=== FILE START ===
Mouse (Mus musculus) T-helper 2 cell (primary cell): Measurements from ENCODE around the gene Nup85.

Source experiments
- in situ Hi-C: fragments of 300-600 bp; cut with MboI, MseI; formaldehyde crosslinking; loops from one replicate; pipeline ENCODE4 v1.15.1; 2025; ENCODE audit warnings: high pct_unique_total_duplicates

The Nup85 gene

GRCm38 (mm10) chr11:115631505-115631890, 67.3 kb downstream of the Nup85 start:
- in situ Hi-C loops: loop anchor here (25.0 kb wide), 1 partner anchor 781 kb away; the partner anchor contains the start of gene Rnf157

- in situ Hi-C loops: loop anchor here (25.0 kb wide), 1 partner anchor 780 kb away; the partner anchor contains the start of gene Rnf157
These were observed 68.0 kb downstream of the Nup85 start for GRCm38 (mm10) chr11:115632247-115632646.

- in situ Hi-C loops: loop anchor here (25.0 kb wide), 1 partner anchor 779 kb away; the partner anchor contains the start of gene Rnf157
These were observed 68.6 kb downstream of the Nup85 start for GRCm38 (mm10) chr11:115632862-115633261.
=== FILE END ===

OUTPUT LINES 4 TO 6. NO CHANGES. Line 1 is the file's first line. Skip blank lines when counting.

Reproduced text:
The Nup85 gene

GRCm38 (mm10) chr11:115631505-115631890, 67.3 kb downstream of the Nup85 start:
- in situ Hi-C loops: loop anchor here (25.0 kb wide), 1 partner anchor 781 kb away; the partner anchor contains the start of gene Rnf157